He hopes the study may motivate gardeners who are encouraged to plant native plants. “This could help provide the evidence that … no matter how small your intervention, you’re going to derive a good positive ecological outcome.”
“We really need to do a better job valuing small, isolated green spaces,” said Prof Dieter Hochuli of the University of Sydney, who was not involved in the study. “The size of the area being studied is what many would typically claim doesn’t really serve as great habitat for things, and isn’t contributing much to biodiversity and its management. The data in this paper show otherwise.
“It’s also a potent reminder of the importance [of] consider[ing] the quality of habitat, not just the amount of it. We often take simplistic approaches framed around planting more trees or creating more green space without considering how well it provides for species that might use it. It’s not a case of ‘any green will do’.”
Previous research in urban green spaces has also drawn connections between the presence of flowering plants and greater insect biodiversity compared to areas devoid of flowering plants. This emphasises the importance of plant choice in urban greening initiatives.
“Small-scale greening can be highly beneficial to invertebrate communities, which in time can support higher order taxa like birds,” said Dr Caragh Threlfall of Macquarie University, who was not involved in the study.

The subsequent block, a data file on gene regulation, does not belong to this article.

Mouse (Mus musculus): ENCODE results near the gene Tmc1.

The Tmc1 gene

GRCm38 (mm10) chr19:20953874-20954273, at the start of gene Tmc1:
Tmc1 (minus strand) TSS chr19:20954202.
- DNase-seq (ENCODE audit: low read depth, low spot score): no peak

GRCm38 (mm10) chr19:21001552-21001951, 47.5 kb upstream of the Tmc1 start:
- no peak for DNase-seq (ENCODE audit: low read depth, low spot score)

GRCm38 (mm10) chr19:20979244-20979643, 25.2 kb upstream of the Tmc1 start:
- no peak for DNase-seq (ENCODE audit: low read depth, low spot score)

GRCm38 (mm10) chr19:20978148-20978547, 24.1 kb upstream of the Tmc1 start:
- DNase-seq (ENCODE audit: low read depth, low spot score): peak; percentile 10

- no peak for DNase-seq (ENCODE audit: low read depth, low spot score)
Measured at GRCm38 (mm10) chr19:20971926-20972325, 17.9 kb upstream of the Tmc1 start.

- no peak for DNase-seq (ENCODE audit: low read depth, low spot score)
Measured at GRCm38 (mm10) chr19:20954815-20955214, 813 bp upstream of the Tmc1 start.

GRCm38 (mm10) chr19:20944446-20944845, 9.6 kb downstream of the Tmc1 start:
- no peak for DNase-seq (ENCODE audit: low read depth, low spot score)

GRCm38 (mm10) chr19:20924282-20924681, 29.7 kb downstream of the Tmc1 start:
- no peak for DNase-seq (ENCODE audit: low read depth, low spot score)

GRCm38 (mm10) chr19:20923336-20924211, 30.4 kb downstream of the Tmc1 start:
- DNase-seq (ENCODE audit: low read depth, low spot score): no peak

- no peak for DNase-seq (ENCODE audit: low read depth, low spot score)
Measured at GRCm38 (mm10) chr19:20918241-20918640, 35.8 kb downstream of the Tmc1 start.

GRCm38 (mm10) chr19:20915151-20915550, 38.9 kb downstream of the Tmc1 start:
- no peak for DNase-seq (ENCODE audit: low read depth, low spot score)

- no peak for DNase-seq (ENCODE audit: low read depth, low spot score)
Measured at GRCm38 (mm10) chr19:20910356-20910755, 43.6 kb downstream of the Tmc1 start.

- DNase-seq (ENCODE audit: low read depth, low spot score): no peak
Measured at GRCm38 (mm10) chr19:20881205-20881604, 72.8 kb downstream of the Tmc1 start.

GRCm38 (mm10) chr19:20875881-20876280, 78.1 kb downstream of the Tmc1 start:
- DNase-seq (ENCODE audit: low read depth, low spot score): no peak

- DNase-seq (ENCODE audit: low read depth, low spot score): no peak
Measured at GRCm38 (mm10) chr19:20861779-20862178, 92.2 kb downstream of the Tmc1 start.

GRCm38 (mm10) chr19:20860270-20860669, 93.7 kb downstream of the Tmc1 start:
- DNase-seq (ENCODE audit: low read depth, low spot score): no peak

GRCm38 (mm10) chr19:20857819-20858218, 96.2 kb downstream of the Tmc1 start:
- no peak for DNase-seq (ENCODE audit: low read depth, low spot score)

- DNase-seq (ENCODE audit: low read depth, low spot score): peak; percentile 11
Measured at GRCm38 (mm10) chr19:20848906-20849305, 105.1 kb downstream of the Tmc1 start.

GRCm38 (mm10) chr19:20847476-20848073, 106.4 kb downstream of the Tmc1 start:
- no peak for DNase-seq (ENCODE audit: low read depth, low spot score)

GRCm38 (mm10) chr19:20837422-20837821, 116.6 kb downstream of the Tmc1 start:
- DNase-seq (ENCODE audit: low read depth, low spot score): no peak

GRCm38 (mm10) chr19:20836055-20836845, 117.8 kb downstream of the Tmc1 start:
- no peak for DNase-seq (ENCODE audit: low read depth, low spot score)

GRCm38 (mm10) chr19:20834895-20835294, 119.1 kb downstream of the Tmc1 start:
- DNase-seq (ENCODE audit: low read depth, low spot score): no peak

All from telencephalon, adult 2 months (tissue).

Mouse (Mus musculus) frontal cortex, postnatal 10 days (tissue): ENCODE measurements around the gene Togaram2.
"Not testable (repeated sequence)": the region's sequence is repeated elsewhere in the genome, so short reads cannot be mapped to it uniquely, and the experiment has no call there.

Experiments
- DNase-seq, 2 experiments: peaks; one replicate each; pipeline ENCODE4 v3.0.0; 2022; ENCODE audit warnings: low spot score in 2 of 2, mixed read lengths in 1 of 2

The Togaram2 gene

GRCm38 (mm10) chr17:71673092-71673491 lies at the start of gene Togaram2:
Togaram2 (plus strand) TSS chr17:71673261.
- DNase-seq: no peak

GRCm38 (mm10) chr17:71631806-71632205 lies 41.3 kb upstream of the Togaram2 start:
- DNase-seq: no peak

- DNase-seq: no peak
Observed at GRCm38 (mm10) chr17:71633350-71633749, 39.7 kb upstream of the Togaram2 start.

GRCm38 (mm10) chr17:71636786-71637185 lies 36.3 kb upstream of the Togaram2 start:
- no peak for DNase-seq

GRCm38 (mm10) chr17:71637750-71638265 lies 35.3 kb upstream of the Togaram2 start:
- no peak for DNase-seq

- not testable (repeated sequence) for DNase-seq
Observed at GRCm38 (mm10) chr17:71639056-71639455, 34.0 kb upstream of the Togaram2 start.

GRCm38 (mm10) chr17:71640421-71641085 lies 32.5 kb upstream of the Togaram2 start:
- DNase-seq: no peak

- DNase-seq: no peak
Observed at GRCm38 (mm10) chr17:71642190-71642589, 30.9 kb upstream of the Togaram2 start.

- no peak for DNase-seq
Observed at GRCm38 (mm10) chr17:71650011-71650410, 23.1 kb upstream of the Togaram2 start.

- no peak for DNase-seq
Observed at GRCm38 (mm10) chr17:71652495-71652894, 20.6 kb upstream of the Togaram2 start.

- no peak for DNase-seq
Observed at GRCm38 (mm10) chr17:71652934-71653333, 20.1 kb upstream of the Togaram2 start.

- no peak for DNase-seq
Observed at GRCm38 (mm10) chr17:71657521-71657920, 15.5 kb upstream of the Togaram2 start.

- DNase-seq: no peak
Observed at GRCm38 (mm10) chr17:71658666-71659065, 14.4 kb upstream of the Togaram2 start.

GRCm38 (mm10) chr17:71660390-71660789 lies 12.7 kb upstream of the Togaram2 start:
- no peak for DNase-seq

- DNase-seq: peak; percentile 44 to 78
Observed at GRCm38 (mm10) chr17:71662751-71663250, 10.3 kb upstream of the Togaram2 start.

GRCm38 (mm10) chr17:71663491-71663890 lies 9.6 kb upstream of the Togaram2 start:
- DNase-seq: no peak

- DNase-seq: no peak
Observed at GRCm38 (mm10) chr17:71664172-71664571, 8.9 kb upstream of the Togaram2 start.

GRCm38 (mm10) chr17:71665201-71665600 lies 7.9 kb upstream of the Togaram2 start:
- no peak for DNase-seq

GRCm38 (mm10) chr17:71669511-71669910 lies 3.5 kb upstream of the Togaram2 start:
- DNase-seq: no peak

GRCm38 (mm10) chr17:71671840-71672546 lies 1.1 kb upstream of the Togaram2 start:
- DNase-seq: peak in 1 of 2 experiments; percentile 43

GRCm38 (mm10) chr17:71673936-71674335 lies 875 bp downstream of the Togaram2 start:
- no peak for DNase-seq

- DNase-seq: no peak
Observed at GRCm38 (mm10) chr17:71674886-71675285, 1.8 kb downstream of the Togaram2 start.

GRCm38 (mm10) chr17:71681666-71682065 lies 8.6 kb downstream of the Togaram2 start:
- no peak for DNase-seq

Enhancing access to green and blue spaces and incorporating biodiversity-inclusive urban planning were established as priorities during the Cop15 summit, a reflection of the growing recognition of the role urban environments play in fostering biodiversity and mitigating the impacts of urbanisation.
The findings of this research, published in the journal Ecological Solutions and Evidence, provide a compelling argument for the value of urban greening initiatives in enhancing urban biodiversity, mitigating the effects of urbanisation, and ultimately creating healthier and more sustainable cities.
At Natural World Fund, we are passionate about stopping the decline in our wildlife.
The decline in our wildlife is shocking and frightening. Without much more support, many of the animals we know and love will continue in their decline towards extinction.
When you help to restore a patch of degraded land through rewilding to forests, meadows, or wetlands, you have a massive impact on the biodiversity at a local level. You give animals a home and food that they otherwise would not have had, and it has a positive snowball effect on the food chain.
We are convinced that this is much better for the UK than growing lots of fast-growing coniferous trees, solely to remove carbon, that don’t actually help our animals to thrive.
This is why we stand for restoring nature in the UK through responsible rewilding. For us, it is the right thing to do. Let’s do what’s right for nature!
Donate today at https://naturalworldfund.com/ and join in the solution!